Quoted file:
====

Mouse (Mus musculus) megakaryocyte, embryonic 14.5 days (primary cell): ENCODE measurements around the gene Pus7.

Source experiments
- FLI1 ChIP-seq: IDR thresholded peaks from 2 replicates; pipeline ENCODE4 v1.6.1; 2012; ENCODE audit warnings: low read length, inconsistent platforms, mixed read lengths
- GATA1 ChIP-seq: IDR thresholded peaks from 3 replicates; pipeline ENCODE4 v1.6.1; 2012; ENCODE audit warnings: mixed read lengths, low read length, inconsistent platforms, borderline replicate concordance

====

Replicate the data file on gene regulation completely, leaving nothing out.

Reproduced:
Mouse (Mus musculus) megakaryocyte, embryonic 14.5 days (primary cell): ENCODE measurements around the gene Pus7.

Source experiments
- FLI1 ChIP-seq: IDR thresholded peaks from 2 replicates; pipeline ENCODE4 v1.6.1; 2012; ENCODE audit warnings: low read length, inconsistent platforms, mixed read lengths
- GATA1 ChIP-seq: IDR thresholded peaks from 3 replicates; pipeline ENCODE4 v1.6.1; 2012; ENCODE audit warnings: mixed read lengths, low read length, inconsistent platforms, borderline replicate concordance